Our University should highly consider not just making baseline sexual violence prevention courses mandatory to incoming freshmen, but also making them gender-specific to help students unlearn their specific socialized misconceptions about sex and consent. Though mixed-gender sexual assault prevention programs can have some positive outcomes, they are “generally found to be less effective than single-gender programs,” according to a study of eight literature reviews that examined the effectiveness of prevention programs on college campuses. The study found that, when programs are sex-specific, all-female programs effectively improve “rape attitudes, behavioral intent, rape awareness, and knowledge about sexual assault,” while all-male programs effectively improve “rape-related attitudes and rape empathy” while “reducing rape-supportive behaviors and rape myth acceptance.” 

The study further concluded that single-gender programs that focused on Greek life members yield higher success for reducing rates of sexual violence on college campuses because they target the specific falsehoods that are more widespread in these student organizations. Michigan’s current failure to reflect how gender and social groups learn different messages about sex and consent in our required sexual violence prevention program only serves to exacerbate the ineffectuality of these programs.

Emphasizing the role of intersectionality and power relations in the greater context of sexual violence can also help to enhance the efficacy of these programs, as SAPAC works to do in their non-required workshops. Intersectionality, as coined by legal scholar Kimberlé Crenshaw, considers how social identities intersect to form a person’s unique experience with sex-based discrimination. The importance of intersectionality in discussions of sexual violence cannot be undermined: without addressing how sexual violence affects people of diverse sexualities, races, ability statuses and gender identities differently, we cannot begin to dismantle the systems of power that allow for sexual violence to continue. 

As one research article noticed, “we often incorporate ‘power-evasive, identity-neutral’ content into [college] prevention programs, a strategy that emerged from efforts to highlight that people of all genders experience sexual violence and for the purposes of reducing men’s resistance in prevention efforts […] However, as sexual violence is rooted in power, interventions that assume equity in the ability to negotiate consent or intervene to disrupt abusive behavior may be insufficient to promote sustained reductions in sexual violence.” 

We should ask why our University is prioritizing the comfort of its students of dominant identities who typically perpetuate sexual violence rather than prioritizing the comfort of marginalized groups who are targeted in instances of sexual violence. Intersectionality is even more necessary to combatting the falsehoods upon which sexual violence against marginalized communities is based. For example, an intersectional approach to sexual violence would not only acknowledge that Black women are frequently victimized by sexual assault but would also educate college students about how Black women in the United States are stereotyped as hypersexual, promiscuous, and immoral and, consequently, they are less likely to be believed and taken seriously as survivors of sexual violence. With this intersectional understanding of Black women who are survivors of assault, we can then incorporate anti-racism into our sexual assault prevention programs to effectively deconstruct commonly-held beliefs upon which sexual violence toward black women is based. Only when we address the systemic root of disproportionate sexual violence toward all marginalized groups can we begin to reduce sexual violence at our predominantly white institution.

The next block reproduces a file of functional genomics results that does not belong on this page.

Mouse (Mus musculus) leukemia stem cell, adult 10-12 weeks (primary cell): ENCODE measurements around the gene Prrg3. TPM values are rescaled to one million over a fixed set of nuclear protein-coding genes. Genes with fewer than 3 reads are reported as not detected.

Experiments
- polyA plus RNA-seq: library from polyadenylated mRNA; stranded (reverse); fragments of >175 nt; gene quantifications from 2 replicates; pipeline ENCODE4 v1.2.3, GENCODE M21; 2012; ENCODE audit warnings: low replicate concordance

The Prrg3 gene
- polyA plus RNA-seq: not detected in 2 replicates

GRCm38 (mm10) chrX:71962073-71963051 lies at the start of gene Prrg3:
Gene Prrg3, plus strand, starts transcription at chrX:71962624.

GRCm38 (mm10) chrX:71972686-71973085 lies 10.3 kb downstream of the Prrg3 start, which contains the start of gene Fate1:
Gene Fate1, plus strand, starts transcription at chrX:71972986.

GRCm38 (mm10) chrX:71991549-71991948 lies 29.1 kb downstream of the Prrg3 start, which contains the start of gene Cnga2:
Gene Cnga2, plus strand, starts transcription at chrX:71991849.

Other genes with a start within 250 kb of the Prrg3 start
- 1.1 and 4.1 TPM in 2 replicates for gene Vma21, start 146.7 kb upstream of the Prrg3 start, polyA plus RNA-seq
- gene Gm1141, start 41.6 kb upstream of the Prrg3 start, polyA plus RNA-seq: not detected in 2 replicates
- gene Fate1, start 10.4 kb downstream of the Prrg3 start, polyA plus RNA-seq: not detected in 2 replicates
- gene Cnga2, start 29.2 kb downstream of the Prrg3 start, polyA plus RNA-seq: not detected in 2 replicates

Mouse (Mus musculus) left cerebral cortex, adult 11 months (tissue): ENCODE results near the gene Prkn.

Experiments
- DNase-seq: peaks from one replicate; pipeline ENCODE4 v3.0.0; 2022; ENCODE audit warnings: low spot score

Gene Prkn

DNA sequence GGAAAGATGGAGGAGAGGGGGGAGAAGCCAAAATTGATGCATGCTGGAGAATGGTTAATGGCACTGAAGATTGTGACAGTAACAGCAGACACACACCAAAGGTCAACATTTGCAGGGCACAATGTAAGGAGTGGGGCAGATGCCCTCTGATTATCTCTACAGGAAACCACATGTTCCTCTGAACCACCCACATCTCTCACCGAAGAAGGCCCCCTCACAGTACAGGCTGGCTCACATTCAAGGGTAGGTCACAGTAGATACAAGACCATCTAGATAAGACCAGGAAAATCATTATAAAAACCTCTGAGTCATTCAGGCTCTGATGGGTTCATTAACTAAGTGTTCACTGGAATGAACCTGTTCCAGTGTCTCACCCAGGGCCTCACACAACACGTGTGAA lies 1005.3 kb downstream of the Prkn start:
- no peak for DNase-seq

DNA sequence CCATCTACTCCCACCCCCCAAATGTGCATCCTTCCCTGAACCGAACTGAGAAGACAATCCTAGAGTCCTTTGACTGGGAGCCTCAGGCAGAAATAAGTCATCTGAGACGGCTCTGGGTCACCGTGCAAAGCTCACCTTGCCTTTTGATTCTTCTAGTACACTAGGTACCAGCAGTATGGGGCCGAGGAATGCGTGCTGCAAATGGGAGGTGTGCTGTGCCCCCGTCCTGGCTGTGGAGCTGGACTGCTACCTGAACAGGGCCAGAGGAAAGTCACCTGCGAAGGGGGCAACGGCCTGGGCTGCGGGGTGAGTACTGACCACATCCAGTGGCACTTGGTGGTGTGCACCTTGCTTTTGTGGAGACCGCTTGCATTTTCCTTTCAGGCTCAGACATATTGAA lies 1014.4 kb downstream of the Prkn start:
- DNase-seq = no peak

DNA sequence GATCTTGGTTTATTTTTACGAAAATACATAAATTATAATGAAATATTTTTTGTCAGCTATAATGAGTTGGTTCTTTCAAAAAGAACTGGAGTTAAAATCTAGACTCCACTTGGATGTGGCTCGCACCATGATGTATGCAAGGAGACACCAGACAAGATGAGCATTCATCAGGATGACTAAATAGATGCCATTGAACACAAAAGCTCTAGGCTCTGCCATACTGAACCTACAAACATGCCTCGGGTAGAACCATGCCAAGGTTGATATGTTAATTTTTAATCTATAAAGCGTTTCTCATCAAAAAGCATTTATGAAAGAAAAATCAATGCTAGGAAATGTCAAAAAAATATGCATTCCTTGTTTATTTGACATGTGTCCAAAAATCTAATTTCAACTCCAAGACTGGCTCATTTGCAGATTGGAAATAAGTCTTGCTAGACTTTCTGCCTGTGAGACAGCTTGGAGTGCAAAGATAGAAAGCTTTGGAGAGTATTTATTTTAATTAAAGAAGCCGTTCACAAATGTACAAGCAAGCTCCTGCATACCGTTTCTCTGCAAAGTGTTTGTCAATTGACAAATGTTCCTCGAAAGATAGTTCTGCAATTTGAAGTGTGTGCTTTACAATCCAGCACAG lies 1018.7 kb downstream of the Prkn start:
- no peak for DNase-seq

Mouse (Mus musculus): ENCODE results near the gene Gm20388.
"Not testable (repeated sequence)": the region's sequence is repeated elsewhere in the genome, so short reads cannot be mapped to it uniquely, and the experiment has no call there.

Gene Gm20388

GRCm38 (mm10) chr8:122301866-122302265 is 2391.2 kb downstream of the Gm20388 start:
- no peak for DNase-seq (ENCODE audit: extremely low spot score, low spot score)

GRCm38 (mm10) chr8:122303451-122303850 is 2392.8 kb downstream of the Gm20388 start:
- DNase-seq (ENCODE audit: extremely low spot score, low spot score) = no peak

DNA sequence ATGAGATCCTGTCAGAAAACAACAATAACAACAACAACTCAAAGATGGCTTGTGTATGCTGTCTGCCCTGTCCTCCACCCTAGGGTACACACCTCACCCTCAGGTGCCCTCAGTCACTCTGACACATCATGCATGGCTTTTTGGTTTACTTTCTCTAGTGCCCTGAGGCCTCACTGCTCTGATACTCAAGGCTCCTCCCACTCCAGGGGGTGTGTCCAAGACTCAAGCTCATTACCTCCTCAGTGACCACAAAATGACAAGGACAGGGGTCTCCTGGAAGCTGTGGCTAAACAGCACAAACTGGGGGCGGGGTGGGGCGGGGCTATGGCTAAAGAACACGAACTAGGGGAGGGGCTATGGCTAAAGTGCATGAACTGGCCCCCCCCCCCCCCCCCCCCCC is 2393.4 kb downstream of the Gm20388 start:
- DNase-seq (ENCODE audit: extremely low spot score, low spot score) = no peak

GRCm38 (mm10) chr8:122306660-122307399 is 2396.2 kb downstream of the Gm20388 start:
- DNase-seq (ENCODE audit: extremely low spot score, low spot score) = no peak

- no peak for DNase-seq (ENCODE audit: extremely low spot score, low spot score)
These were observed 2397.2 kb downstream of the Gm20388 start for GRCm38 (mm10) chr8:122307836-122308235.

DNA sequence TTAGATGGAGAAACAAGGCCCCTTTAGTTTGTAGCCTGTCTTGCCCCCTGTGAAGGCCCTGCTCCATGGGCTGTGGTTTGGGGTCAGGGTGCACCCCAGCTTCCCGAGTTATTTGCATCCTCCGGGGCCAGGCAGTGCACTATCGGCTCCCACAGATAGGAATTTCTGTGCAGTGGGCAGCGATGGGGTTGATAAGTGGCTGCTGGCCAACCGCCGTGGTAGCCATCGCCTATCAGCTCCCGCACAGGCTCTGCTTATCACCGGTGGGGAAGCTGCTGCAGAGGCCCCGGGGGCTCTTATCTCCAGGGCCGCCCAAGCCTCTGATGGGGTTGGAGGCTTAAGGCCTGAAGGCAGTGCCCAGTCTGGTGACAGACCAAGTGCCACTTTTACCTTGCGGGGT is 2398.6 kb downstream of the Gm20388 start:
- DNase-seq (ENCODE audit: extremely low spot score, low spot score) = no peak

If not most importantly, our University must promote its restorative justice initiatives for student survivors who are interested in pursuing justice outside of the legal system. Restorative justice is an innovative response to crime that seeks to center the survivor on the path of healing while addressing the root causes of sexual violence. As one academic paper describes, restorative justice “involves a face-to-face meeting where victims express harm, the perpetrator accepts responsibility, and participants develop an accountability plan.” This, of course, happens with the full and informed consent of both the survivor and the assailant. By reaching an agreement about “how the harm or wrongdoing can be repaired and justice achieved,” survivors of sexual violence are granted the opportunity to reclaim their voice and power from the assailant — centering survivors in the healing process rather than taking the power out of the survivor’s hands in a criminal court of law.

While this concept can be hard to conceptualize within our punitive-justice-oriented country, many survivors of sexual violence — including myself — cannot find peace in simply putting an offender behind bars. The aftermath of assault doesn’t go away when the assailant is removed from society; I, for one, would take much greater comfort in knowing that I could not only air my grievances and harm to the assailant but could also be directly involved in the accountability process to ensure that my assailant understood that what they did was wrong. This, too, is backed by evidence: in a study of 100 minor felony cases — including sexual assault cases — that were redirected to restorative justice models, “Ninety-one percent of victim participants who completed the survey reported that they would participate in another conference, and an equal number (91%) stated that they would recommend the process to a friend.” What’s more, within the 12 months that the restorative justice program was in place, the assailants “were 44% less likely to get a new sustained charge than [those] who were processed through the juvenile legal system.”  

It is absolutely necessary that our university demonstrates initiative to better our sexual assault prevention programs by requiring courses tailored to a student’s unique identities, more thoroughly incorporating an intersectional lens and promoting its restorative justice program. We cannot afford to allow for the pervasiveness of sexual violence or rape culture to survive on our campus a second longer. If our administration can take this message to heart, they can begin working for student survivors in a way that is not only comprehensive but also specific to each survivor. 

Sophia Lehrbaum is an Opinion Columnist and can be reached at